In the series studied by Koelfen et al., patients with cortical lesions had mainly motor deficits and patients with deep white matter lesions had both motor and cognitive deficit. [14] Hughes et al., found imaging abnormalities in 32.5% of patients and a correlation between the MRI lesions and neuropsychological deficits to frontal lobe. [9] Frontal lesions seen in MRI done in the early period after head injury were found to be predictive of outcome in the study by van der Naalt et al., [5] The same study also showed fronto-temporal focal atrophic lesions seen in MRI done in the later period after head injury were also predictive of outcome. Wallesch et al., noted that even in patients with clinically mild head injury, if computed tomography showed evidence of either diffuse axonal injury or focal contusions, patients were likely to have frontal dysfunction on neuropsychological tests and suggested that MRI may further improve the predictions. [13] In a study by Wilson et al., deeper abnormalities seen in MRI 5-18 months after closed head injury, were associated with poorer performance on neuropsychological tests. [17] Koelfen et al., reported that children with multiple lesions on MRI one year after brain injury had neuropsychological test results (all the domains) 1 to 2 standard deviations below the control group. [14] Hoffmann et al., found MRI abnormalities in 57% but identified only a weak correlation between neuroimaging findings and neurocognitive outcome. [18] The present study corroborates the above findings to a limited extent because, though patients with structural lesions shown on MRI showed a trend towards slower mental speed and a greater likelihood for developing disturbances of sleep, memory and behavior, this correlation was not statistically significant, may be due to the small cohort size.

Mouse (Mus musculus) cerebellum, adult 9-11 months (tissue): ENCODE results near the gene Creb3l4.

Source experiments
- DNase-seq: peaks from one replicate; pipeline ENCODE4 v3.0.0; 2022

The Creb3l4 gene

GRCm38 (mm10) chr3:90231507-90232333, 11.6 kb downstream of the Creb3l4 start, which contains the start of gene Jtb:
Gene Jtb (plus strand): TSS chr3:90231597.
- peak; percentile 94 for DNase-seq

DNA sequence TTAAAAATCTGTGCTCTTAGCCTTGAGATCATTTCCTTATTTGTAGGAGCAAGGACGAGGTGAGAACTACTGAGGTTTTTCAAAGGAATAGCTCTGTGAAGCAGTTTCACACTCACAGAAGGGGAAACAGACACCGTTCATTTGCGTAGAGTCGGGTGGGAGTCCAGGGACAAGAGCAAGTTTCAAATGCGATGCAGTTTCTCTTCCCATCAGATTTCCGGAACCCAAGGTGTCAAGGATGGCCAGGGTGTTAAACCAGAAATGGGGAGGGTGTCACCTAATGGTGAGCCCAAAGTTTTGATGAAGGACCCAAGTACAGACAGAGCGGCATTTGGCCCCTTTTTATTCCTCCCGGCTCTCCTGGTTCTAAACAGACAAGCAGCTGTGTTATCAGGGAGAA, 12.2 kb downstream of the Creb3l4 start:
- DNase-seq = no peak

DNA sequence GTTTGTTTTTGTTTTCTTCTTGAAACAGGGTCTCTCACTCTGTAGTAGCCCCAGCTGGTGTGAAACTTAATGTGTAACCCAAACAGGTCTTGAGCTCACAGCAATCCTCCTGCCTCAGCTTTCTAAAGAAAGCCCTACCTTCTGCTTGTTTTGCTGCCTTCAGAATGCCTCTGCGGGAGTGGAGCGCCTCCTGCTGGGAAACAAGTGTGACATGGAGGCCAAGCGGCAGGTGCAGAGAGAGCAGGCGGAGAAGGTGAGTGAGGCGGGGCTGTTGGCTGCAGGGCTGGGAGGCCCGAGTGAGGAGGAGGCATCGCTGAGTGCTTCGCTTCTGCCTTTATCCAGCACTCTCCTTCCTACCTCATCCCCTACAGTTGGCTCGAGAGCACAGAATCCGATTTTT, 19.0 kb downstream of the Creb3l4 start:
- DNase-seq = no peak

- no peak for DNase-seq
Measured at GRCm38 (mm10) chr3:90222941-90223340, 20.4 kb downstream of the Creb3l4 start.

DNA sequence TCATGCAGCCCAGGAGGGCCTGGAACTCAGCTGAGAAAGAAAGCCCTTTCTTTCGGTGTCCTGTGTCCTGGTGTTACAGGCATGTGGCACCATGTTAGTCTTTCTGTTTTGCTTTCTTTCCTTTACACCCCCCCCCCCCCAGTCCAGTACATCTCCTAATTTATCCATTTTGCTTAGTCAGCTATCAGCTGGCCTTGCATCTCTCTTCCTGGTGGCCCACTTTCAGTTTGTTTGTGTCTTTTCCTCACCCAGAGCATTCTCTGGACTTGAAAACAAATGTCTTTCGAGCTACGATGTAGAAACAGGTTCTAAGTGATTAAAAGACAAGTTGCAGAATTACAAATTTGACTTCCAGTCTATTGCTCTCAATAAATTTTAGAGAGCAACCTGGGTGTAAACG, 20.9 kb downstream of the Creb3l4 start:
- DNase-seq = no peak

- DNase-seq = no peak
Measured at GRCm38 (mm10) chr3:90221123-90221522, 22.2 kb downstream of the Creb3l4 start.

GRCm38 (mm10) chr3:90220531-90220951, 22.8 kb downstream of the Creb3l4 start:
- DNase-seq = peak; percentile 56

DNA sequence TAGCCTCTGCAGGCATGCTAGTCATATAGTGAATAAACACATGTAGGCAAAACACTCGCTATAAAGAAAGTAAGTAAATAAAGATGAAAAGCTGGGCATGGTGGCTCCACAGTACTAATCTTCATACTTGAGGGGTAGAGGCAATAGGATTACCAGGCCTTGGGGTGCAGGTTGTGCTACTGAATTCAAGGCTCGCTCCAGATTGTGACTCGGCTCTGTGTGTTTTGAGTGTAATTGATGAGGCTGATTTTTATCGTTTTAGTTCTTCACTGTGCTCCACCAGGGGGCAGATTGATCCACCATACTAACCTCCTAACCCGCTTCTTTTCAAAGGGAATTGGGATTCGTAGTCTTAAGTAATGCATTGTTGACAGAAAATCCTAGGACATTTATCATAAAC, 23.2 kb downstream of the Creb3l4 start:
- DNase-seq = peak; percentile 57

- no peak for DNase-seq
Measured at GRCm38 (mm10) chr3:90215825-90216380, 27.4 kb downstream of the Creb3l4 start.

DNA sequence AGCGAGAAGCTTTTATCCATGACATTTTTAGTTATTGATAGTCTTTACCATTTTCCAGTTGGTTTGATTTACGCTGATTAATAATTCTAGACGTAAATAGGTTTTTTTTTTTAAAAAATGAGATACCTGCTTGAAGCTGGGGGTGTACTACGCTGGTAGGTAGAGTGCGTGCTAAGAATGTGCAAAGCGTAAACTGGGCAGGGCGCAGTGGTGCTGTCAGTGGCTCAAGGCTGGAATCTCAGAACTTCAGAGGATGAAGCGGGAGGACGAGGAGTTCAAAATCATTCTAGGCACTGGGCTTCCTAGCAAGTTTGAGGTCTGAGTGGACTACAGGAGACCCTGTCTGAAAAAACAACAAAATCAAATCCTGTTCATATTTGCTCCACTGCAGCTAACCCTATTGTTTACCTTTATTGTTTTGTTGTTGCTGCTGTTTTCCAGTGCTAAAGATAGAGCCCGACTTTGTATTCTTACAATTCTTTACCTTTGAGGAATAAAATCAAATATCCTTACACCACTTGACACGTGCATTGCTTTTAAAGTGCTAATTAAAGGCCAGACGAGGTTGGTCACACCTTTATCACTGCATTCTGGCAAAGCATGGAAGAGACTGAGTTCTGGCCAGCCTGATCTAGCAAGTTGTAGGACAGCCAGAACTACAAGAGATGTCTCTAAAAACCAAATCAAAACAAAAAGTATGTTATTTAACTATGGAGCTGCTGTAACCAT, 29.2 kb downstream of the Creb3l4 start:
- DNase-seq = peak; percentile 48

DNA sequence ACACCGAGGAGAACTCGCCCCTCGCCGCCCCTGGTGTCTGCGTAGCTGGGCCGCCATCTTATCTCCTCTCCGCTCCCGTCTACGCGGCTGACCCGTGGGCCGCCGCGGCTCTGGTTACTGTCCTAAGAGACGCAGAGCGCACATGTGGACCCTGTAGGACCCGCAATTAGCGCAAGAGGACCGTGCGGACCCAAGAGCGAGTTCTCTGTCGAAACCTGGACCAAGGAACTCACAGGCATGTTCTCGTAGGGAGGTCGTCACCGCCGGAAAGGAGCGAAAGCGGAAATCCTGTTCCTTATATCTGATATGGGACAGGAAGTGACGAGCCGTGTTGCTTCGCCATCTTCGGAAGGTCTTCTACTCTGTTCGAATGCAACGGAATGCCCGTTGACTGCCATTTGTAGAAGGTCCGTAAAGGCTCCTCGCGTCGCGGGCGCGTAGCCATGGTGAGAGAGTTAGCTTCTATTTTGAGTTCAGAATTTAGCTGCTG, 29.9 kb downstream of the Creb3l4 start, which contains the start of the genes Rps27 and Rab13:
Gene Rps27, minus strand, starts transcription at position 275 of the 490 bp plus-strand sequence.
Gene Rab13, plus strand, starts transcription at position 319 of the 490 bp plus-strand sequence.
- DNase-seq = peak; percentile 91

Studies using functional MRI (fMRI) and positron emission tomography (PET) have demonstrated functional abnormalities in patients with PCS. Chen et al., have reported lower activation on fMRI scans in the dorsal and ventral lateral prefrontal regions during working memory tasks in patients with PCS. [19] PET based measurements of regional cerebral blood flow in the right prefrontal cortex of patients with PCS during spatial working memory tasks showed a smaller increase compared to controls. [20]